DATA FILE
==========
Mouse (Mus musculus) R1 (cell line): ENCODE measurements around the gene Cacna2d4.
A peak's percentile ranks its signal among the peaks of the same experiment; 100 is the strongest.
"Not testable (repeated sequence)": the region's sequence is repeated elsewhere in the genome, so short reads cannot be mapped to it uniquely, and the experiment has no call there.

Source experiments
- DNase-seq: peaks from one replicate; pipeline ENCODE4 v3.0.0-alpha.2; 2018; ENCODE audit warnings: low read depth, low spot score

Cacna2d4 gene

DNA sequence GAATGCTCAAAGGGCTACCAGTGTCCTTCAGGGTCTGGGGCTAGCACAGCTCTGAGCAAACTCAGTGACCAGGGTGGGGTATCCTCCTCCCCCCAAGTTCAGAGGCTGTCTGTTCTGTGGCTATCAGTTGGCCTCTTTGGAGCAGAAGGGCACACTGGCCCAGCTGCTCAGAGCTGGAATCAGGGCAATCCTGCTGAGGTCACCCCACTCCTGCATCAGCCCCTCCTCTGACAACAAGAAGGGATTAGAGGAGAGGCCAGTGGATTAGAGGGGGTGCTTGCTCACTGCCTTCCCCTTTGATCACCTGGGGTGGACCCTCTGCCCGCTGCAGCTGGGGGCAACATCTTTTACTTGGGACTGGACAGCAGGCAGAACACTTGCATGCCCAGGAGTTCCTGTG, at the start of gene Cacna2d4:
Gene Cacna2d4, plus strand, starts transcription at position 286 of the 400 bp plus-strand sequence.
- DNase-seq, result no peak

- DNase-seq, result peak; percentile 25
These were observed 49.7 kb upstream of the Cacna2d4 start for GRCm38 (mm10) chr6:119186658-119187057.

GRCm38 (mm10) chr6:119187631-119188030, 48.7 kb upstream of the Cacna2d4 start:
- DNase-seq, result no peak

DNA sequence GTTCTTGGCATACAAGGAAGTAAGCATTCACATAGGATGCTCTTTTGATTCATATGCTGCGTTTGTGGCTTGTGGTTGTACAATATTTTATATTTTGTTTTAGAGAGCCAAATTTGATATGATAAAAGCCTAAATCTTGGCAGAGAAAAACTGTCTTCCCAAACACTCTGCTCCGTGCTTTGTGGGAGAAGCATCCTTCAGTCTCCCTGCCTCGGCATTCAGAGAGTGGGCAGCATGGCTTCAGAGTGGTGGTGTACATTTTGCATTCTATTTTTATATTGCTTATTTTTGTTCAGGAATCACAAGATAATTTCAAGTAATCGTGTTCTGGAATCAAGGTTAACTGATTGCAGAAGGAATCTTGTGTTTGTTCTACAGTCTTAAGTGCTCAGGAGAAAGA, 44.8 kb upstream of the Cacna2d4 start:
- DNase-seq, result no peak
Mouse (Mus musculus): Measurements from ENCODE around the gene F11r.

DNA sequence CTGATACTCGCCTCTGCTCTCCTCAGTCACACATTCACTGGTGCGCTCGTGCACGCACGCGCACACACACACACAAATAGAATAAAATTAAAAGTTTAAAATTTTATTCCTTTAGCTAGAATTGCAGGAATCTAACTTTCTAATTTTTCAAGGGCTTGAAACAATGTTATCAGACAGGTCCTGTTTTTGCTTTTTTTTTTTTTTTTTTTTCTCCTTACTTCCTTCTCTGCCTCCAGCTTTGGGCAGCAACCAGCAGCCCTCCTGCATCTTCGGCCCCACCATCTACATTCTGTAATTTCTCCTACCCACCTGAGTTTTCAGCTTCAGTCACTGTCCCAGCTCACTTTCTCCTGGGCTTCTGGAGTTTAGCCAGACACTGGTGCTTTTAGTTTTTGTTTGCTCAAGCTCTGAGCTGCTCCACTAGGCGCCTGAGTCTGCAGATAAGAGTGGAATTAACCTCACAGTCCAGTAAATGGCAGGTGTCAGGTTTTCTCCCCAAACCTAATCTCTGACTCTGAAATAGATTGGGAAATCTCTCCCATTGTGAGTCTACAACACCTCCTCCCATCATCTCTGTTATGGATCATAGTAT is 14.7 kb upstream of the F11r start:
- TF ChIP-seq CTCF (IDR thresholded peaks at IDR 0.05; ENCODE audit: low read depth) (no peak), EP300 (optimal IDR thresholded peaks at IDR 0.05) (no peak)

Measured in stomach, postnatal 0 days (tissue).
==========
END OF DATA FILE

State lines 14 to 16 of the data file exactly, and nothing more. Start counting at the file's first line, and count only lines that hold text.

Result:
DNA sequence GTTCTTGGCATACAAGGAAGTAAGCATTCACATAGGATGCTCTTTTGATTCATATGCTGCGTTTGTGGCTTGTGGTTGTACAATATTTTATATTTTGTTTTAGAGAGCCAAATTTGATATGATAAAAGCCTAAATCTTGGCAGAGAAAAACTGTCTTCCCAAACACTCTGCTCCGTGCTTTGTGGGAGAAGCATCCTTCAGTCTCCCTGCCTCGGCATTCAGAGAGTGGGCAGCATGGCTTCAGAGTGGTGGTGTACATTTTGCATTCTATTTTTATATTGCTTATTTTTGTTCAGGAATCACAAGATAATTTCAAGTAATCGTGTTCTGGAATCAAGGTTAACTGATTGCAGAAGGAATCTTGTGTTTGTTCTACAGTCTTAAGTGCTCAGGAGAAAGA, 44.8 kb upstream of the Cacna2d4 start:
- DNase-seq, result no peak
Mouse (Mus musculus): Measurements from ENCODE around the gene F11r.